The bit was a little narrow on the gelding (his name is Ballad) so I suggested we'll need to look out for something that fits better. I ground drove him in it and he did well. He will need to be taught to carry himself a little better through the turns, but I wasn't too surprised considering how much he wanted to follow his nose in my preliminary ground work instead of just bending at the line pressure. I had Dave pull the cart around and while he (supposedly) has been well broke to drive I walked Ballad behind, alongside, and then in front of the cart before we stopped and went through the process of putting him too. He stood really well as I once again explained the steps, purpose, and safety reasons behind them (traces first, then breeching, then false belly band). Since we had run up on our time we then unhooked him and called it a day.

I told Monique we'd probably proceede in a similar manner, have the first half of the lesson focus on ground handling skills and getting her comfortable asking him things and moving him around and then the second half we'll get him in harness and build from there. Next time I won't ground drive him so much before putting him to, but the first drive will probably be a few steps, halt, and good depending on the time we have. She had sent me several videos that the seller had posted of him so I have a fair handle on where his training was a year ago and where to take it from here, starting with plugging holes I find in his foundation work.

I'm a bit excited to have another driving client. All of my work with Bud has made me feel like less of a hack and that I actually know what I'm doing with this driving thing. I don't think I mentioned that I cantered him in harness the other week again and we had a really good workout doing a bunch of crisp turns at the trot and just really enjoying him as a nearly finished driving horse rather than a project. Speaking of Bud I need to see if I can squeeze him in my schedule this week again as Henry was sick on Saturday. I have 22 lessons scheduled plus the two hours of the art class (one hour drive time round trip) and then the hour and a half I lose going to and from the Gypsies. I also have my doctor's appointment tomorrow and counseling. Busy, busy, busy!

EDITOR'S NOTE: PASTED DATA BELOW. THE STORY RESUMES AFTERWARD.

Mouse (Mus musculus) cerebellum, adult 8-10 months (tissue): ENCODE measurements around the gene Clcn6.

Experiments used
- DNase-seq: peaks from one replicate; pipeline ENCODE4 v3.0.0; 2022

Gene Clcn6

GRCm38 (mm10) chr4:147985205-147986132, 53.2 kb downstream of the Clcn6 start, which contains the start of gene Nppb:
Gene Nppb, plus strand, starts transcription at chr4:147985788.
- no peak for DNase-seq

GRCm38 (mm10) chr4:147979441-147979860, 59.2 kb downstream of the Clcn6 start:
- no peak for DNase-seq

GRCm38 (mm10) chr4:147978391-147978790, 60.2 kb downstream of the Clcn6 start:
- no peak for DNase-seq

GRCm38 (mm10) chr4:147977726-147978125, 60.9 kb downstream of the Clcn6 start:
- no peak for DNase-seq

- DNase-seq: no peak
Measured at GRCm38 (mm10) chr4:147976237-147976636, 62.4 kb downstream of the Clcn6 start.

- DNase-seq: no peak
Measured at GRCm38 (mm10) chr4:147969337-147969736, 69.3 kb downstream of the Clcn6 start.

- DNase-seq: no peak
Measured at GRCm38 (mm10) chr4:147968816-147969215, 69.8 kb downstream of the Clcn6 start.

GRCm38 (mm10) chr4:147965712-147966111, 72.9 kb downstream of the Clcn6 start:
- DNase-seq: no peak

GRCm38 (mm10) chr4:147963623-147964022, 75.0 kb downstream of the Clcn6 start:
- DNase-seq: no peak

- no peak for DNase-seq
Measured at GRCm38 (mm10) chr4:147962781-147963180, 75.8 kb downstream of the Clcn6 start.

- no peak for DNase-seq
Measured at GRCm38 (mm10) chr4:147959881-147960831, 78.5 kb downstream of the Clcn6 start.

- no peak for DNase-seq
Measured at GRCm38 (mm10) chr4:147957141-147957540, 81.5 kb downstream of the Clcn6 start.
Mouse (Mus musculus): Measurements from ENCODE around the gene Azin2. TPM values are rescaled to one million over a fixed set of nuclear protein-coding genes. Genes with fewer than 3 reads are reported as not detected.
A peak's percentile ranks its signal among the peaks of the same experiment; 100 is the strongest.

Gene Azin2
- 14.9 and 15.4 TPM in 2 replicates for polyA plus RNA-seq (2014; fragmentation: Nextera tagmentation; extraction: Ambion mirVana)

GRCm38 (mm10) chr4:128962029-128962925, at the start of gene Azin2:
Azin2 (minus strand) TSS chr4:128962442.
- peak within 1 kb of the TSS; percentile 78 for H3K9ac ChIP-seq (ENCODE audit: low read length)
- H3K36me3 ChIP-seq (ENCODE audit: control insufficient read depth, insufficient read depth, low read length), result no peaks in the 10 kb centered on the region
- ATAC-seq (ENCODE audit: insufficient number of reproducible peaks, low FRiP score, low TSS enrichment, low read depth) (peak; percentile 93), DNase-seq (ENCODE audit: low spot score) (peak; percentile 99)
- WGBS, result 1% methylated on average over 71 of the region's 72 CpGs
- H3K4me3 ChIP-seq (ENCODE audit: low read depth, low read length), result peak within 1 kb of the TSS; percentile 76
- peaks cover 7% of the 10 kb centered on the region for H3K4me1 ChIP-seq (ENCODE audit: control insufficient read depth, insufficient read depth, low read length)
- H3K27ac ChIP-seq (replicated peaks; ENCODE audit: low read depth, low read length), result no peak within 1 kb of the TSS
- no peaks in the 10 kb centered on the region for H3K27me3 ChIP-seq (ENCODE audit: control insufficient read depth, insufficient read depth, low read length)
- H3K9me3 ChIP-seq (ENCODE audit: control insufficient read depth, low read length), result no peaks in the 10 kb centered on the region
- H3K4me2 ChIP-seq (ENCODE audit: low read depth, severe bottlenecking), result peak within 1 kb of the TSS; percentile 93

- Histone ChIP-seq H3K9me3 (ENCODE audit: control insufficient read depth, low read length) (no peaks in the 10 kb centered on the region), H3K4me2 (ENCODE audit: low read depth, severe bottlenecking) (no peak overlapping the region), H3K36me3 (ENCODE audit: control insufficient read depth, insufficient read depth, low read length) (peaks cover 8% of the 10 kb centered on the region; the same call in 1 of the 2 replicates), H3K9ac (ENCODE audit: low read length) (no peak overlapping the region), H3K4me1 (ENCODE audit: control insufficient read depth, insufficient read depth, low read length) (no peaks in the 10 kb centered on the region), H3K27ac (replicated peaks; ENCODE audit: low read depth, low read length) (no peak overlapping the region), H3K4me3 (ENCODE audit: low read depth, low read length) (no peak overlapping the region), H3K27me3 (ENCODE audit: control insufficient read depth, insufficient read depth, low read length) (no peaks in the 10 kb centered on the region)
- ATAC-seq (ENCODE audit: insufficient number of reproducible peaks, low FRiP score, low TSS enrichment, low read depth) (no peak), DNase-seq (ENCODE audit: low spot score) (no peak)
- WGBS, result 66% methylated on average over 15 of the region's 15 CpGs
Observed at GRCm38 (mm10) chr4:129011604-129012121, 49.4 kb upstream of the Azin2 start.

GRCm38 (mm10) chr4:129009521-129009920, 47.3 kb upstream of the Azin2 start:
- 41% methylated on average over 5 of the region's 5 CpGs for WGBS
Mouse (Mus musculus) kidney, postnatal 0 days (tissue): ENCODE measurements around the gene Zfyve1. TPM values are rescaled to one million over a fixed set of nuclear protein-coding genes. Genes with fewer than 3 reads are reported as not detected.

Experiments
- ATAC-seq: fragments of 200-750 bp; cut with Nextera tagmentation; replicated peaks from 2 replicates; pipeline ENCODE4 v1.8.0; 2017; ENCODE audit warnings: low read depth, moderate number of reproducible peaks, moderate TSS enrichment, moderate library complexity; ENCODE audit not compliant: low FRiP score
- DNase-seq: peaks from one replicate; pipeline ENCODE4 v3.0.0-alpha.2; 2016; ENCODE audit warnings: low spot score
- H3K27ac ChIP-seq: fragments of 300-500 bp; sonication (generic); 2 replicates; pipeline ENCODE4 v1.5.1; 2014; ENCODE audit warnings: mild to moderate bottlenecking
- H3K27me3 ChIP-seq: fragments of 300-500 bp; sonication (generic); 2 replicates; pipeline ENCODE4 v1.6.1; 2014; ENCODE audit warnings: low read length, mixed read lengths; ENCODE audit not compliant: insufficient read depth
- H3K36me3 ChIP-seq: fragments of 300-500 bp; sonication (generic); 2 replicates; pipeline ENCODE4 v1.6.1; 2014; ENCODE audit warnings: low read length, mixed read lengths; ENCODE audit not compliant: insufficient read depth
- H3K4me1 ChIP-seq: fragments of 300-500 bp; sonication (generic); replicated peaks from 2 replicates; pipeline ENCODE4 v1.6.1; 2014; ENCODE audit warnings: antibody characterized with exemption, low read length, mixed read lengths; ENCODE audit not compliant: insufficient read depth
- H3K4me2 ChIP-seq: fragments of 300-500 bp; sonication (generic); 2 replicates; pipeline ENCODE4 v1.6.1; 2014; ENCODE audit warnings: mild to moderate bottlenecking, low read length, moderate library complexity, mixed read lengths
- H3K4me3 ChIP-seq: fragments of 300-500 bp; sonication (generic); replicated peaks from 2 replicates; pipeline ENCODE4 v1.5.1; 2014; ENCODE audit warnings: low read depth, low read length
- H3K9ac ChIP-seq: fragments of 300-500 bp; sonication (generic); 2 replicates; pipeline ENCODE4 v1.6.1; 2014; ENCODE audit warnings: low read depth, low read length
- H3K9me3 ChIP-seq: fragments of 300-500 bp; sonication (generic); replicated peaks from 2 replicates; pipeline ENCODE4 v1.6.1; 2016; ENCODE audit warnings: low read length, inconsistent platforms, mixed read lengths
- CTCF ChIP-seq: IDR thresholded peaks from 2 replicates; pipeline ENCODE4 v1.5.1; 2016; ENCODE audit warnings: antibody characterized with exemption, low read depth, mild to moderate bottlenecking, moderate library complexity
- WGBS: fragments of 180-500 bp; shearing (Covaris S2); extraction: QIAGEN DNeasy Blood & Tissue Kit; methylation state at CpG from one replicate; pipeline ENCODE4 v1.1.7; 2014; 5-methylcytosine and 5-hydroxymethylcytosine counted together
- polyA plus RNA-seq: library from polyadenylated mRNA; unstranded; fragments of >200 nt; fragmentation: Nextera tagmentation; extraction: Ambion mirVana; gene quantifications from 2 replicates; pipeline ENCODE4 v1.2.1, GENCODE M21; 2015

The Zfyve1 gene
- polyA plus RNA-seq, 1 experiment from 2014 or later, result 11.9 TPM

Marty has had Keara putting some rides on Cinnamon. I've been eyes on the ground for her (I have been using Sunny a bit for lessons, payback for using Marty's mare) to help both of them get along and communicate. Cinnamon is getting less opinionated in the lungeing warm-up, though she had a few words today, probably because she was pulled away from dinner and it was almost 20 degrees cooler than it has been. We are working on the "happy forward" thing. Cinnamon seems to have a few good forward transitions and then she hits a little bit of a mental block where she stops seeing the point. I suspect this will be less of an issue once she gets out of the arena again, but I'd kindof like this issue gone before getting her out of the arena again! She did kick out a bit and threatened to pop her front end on Keara tonight, but finally went forward when she realized Keara was just going to quietly persist and we ended early when she gave three good walk to trot transitions in a row without opinion. We ask for less when she gives us more!

We finished decorating the tree today. We had to buy new lights so we set it up Friday and it has sat sadly in the corner without any decorations. We ran several other errands today and got them done early enough to catch a showing of "Fantastic Beasts and Where to Find Them."

Tomorrow I'll be running hither and yon. I need to remember to grab my bucket of bits as we'll be trying some on Royal tomorrow as well as Carol's new mare after Nelson's lesson.